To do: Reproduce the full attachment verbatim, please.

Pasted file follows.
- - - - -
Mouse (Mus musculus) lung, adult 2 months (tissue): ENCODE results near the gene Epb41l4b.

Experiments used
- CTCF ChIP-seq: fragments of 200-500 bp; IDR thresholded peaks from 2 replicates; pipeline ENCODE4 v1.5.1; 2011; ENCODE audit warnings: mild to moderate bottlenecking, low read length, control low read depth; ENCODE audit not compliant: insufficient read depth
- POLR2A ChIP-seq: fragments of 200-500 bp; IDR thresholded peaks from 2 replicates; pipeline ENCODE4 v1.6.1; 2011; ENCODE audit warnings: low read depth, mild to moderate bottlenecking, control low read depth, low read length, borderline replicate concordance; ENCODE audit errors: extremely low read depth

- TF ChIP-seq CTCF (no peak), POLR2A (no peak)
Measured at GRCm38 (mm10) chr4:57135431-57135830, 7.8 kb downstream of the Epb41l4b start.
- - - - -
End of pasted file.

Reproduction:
Mouse (Mus musculus) lung, adult 2 months (tissue): ENCODE results near the gene Epb41l4b.

Experiments used
- CTCF ChIP-seq: fragments of 200-500 bp; IDR thresholded peaks from 2 replicates; pipeline ENCODE4 v1.5.1; 2011; ENCODE audit warnings: mild to moderate bottlenecking, low read length, control low read depth; ENCODE audit not compliant: insufficient read depth
- POLR2A ChIP-seq: fragments of 200-500 bp; IDR thresholded peaks from 2 replicates; pipeline ENCODE4 v1.6.1; 2011; ENCODE audit warnings: low read depth, mild to moderate bottlenecking, control low read depth, low read length, borderline replicate concordance; ENCODE audit errors: extremely low read depth

- TF ChIP-seq CTCF (no peak), POLR2A (no peak)
Measured at GRCm38 (mm10) chr4:57135431-57135830, 7.8 kb downstream of the Epb41l4b start.